By David Asselin, firstname.lastname@example.org
The way that people do their grocery shopping in Austin, Portland and Seattle has changed, by government decree. In all three cities, city councils have enacted bans on plastic bags. With this trend in the national spotlight, business owners on the front lines of this change may be asking: What does this mean for my business? Might similar legislation be headed my way?
As any business owner knows, the consumer is indispensible to success. Providing for the needs and preferences of customers—and recognizing the diversity of these preferences—builds loyalty.
And so, when entering the produce section of a grocery store, I have the option of organic fruits and vegetables. Walk over to the personal care section and there’s not one type of toothpaste; there are dozens to choose from. Catering to the varied preferences of customers is at the core of American business—it’s part of our culture.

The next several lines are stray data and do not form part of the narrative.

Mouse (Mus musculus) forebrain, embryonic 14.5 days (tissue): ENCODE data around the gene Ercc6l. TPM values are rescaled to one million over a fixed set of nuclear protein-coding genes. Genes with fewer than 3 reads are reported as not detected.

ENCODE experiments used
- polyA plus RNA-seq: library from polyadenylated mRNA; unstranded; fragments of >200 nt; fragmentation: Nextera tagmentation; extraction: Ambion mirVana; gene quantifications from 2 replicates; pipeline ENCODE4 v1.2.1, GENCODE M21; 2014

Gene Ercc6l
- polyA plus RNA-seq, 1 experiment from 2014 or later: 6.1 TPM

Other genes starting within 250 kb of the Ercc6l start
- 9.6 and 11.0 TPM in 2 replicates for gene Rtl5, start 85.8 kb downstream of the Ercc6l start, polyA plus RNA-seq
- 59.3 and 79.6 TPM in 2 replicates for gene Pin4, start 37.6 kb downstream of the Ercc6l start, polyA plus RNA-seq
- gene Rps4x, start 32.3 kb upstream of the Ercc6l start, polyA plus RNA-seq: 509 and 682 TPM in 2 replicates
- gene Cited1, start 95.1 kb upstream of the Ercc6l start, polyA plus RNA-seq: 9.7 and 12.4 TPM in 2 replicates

Grocery bags are no different. Realizing this, most stores have long provided shoppers with the choice of paper or plastic bags. In recent years, reusable bags, often branded with a store logo, have become increasingly common, giving shoppers a third choice at the checkout counter. Whether the shopper prefers to bring his own bags from home or reuse his plastic retail bags to pick up pet waste, he can do just that.
Simply put, plastic bags are available because shoppers continue to find them useful. When government intervenes to take away an affordable item that many choose to use, something is amiss.
Specifically, several considerations are being overlooked:
The value of plastic: Plastic bags were adopted in the 1970’s and, since then, have been recognized for their cost and energy savings, cleanliness, reliability (being able to carry 25 pounds) and recyclability. Furthermore, shoppers like them because they serve various secondary functions—as trash-bin liners, pet-waste disposal or l